U.S. Representative Zach Nunn (IA-03) passed bipartisan legislation protecting our economy and national security from China’s aggression through the House Financial Services Committee on Wednesday. The Protect Small Businesses and Prevent Illicit Financial Activity Act will close a loophole in current law that allows shell companies operated by the Chinese government to operate in the United States while also easing the burden of government regulations on real American businesses.
“The Chinese Communist Party will do anything to jeopardize our national security, steal our intellectual property, and undermine our economy,” said Rep. Zach Nunn. “Passing this bipartisan bill is a critical step towards ending their ability to operate shell companies that harm national security and real American businesses.”
In 2020, Congress passed the Corporate Transparency Act to root out these shell companies by establishing new reporting requirements for businesses; however, during implementation by the U.S. Department of Treasury’s Financial Crimes Enforcement Network (FinCEN), several changes were made that deviated significantly from the bill passed by Congress. Most notably, companies were given an option to state that they were “unable to obtain” or “unable to identify” their true ownership. The inclusion of these options undermines the effectiveness of the law by allowing bad actors to obscure the identity of nefarious owners.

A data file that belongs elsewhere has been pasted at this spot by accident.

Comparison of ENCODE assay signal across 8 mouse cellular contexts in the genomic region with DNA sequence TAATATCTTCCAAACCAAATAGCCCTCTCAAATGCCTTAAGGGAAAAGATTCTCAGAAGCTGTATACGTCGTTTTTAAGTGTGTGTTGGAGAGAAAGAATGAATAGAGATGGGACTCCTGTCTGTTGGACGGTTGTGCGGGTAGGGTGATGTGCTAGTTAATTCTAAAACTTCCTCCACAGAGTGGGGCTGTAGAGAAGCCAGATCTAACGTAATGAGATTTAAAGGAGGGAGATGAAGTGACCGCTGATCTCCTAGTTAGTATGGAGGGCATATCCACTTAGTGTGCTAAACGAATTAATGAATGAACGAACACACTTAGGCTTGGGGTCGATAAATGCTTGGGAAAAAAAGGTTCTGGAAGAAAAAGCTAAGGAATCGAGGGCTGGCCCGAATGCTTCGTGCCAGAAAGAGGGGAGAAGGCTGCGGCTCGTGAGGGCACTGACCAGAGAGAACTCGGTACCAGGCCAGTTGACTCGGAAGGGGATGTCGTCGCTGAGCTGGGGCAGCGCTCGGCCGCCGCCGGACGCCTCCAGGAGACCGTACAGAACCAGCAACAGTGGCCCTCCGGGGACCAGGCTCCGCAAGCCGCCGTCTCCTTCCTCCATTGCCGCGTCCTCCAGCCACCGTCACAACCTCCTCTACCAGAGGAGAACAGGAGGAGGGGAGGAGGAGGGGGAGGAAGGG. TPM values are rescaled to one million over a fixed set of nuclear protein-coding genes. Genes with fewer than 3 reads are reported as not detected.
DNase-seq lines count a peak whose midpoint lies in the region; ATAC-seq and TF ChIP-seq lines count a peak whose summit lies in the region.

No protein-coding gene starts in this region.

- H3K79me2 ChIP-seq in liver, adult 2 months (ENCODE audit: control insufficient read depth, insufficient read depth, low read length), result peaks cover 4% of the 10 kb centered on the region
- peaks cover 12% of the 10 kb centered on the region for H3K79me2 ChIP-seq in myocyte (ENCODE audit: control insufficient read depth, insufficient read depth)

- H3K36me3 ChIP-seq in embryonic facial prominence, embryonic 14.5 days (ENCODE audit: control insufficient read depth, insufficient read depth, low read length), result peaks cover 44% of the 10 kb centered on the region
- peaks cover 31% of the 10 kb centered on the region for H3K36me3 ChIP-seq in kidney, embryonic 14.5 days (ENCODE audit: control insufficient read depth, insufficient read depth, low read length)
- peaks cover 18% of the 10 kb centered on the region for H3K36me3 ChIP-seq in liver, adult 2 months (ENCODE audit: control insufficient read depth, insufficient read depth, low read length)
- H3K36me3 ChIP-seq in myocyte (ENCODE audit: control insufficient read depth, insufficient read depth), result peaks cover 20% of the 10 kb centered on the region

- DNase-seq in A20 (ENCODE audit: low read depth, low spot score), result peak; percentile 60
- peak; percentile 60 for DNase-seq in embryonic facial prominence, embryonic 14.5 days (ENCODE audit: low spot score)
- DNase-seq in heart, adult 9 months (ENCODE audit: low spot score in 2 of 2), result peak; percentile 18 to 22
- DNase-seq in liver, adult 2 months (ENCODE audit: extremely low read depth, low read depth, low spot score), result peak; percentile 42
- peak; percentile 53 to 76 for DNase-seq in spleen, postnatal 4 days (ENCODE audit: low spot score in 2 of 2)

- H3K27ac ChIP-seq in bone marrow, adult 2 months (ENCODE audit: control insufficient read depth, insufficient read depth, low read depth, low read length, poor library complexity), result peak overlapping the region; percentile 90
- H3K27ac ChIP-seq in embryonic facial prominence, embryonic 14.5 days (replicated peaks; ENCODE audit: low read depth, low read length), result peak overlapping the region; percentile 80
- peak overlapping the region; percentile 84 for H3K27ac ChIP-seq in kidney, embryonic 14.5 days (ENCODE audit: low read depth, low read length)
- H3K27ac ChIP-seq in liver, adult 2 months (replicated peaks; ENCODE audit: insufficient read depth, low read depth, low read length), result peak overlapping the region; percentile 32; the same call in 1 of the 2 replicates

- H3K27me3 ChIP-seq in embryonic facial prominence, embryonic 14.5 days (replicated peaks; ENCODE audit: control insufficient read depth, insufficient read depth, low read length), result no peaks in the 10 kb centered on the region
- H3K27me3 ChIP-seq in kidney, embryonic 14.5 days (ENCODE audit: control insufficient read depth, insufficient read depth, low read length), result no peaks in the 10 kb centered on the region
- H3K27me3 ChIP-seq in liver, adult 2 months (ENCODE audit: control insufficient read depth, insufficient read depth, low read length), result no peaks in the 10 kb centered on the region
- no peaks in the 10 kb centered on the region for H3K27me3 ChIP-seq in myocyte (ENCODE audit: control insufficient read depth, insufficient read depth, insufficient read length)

Rep. Nunn’s bill, the Protect Small Businesses and Prevent Illicit Financial Activity Act will fix this critical national security flaw and make it easier for real American businesses to comply with the law by:
- Closing the loophole allowing reporting companies to omit information by selecting “unable to obtain” or “unable to identify”
- Requiring new entities to file a report within 90 days of formation or registration
- Extending the filing deadline for American businesses by 12 months while the Treasury Department fixes their flawed implementation of this new law to ensure small businesses are not overburdened with unclear and unnecessarily complicated new regulations
The bill now heads to the Floor of the full House of Representatives for consideration. Text of the bill can be found here.